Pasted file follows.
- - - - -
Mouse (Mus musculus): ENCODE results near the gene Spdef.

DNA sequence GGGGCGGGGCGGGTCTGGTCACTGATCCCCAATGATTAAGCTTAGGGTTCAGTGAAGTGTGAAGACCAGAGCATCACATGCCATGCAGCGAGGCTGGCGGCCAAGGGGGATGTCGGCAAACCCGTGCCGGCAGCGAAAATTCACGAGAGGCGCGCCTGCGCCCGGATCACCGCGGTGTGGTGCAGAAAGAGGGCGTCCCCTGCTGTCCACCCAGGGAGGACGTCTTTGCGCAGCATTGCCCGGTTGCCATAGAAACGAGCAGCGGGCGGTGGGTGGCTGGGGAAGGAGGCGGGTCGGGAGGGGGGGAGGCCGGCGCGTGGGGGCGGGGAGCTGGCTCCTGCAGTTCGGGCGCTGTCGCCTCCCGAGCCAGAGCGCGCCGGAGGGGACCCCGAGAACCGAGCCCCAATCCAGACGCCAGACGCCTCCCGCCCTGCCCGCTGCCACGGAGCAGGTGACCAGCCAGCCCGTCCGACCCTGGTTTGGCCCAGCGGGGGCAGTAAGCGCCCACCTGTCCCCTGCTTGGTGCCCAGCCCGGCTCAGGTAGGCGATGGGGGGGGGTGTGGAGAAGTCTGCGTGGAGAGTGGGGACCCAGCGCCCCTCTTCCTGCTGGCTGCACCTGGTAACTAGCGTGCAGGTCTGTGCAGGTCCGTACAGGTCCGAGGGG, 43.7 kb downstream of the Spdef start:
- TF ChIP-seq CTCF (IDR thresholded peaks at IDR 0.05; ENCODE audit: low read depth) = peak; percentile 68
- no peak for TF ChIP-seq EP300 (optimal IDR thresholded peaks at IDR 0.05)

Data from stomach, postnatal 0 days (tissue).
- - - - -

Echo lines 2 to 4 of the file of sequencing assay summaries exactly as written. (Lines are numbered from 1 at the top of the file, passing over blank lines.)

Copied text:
DNA sequence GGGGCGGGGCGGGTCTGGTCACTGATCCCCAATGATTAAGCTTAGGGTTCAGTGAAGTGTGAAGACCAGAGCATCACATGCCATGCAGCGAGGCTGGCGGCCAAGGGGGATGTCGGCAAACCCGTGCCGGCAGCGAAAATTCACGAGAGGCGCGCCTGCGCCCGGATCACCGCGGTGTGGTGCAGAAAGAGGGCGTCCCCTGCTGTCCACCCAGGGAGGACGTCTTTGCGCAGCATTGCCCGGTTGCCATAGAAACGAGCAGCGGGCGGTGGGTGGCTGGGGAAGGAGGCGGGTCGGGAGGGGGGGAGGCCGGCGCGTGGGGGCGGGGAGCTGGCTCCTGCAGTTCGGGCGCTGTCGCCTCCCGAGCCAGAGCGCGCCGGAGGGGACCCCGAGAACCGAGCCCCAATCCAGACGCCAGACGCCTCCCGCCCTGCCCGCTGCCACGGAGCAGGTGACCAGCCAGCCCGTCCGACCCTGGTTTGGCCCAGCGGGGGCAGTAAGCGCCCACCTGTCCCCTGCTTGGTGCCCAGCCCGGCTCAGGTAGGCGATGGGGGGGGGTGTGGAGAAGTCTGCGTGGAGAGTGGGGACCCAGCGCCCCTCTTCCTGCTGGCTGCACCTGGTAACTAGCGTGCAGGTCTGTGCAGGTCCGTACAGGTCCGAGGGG, 43.7 kb downstream of the Spdef start:
- TF ChIP-seq CTCF (IDR thresholded peaks at IDR 0.05; ENCODE audit: low read depth) = peak; percentile 68
- no peak for TF ChIP-seq EP300 (optimal IDR thresholded peaks at IDR 0.05)